The Cubs placed Geovany Soto and Derrek Lee on the 15-day disabled list and the bereavement list, respectively, on Tuesday. In their stead will be 23-year-old Welington Castillo and 30-year-old Micah Hoffpauir from Triple-A Iowa.

If you’ve been paying any attention to the North Siders these past few seasons, you’re probably fairly familiar with Hoffpauir from his stellar stint with the Cubs in 2008, his less impressive 2009 season as Lee’s backup, and a left-handed power bat off the bench. His recent play in Iowa suggests that he’s getting back to his 2008 form, riding an 18-game hitting streak into his promotion, and posting a slash line of .338/.402/.683 since July 1st.

Heading into next season, he will have no options remaining and will have accumulated less than two years of big league service time. As such, he will most likely need to be retained on the 25-man roster (or risk being picked up on irrevocable outright assignment waivers) and will still be under team control through 2015.

However brief this call-up ends up being, it might be Micah’s first audition for the Cubs’ 2011 gig as their starting first baseman. If Lee and Xavier Nady ask for more money than the Cubs are willing to give them, or otherwise don’t fit into their plans going forward, the job might become Hoffpauir to lose.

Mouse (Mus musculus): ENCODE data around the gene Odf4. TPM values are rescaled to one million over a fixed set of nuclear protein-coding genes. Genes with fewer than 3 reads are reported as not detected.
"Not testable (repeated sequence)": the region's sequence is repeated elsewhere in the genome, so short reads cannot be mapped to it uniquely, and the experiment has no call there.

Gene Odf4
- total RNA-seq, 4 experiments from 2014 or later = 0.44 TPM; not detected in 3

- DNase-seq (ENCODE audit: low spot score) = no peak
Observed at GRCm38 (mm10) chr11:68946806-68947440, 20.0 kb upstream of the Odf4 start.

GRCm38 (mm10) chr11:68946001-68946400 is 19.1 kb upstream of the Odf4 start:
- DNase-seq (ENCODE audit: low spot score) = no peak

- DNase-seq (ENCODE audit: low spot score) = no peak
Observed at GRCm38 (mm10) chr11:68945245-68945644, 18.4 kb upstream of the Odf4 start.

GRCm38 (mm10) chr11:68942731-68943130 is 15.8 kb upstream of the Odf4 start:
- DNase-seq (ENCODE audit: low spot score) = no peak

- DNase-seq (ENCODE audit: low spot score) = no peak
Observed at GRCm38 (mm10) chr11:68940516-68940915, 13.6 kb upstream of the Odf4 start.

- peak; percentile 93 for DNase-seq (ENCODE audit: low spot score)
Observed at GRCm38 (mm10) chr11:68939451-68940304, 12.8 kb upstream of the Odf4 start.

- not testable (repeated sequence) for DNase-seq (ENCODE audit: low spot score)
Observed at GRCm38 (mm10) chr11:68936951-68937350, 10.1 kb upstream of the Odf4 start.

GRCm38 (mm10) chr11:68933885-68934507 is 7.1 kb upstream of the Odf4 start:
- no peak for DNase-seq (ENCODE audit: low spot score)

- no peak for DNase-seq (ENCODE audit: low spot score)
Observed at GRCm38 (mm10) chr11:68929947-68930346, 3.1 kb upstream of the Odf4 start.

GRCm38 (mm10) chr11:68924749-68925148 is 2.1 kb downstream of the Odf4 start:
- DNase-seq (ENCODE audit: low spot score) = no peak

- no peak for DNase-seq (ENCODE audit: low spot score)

You might not be as well-acquainted with Castillo, though. Getting his first taste of the big leagues, he’s a defensive-minded catcher with a little pop who might find himself backing up Soto in the near future.

Since Castillo will not come close to having a year’s worth of big league service time going into next year and will still have two options remaining, he’ll probably be due for a permanent call-up no later than 2013.

Conveniently, Koyie Hill’s final year of team control will be 2012, so there’s no need to rush the young catcher up to the big leagues for more than the occasional fill-in job when Soto and Hill are out of action.

In the meantime, he can work on furthering his progress both at the plate and behind it in the minor leagues. Cubs fans can rest assured that one catcher going down on the North Side won’t be the end of the world.

Barring a turnaround of legendary proportions, this season is pretty much in the books, but there is still plenty for fans to watch. A bunch of talent will be working its way up these next few years, and as the Reds have proven this season, it might not be so long before the Cubs are in the thick of things once again.

So when you’re watching the Cubs these next few days, pay attention. Those two fresh faces could be driving those playoff pushes for years to come.

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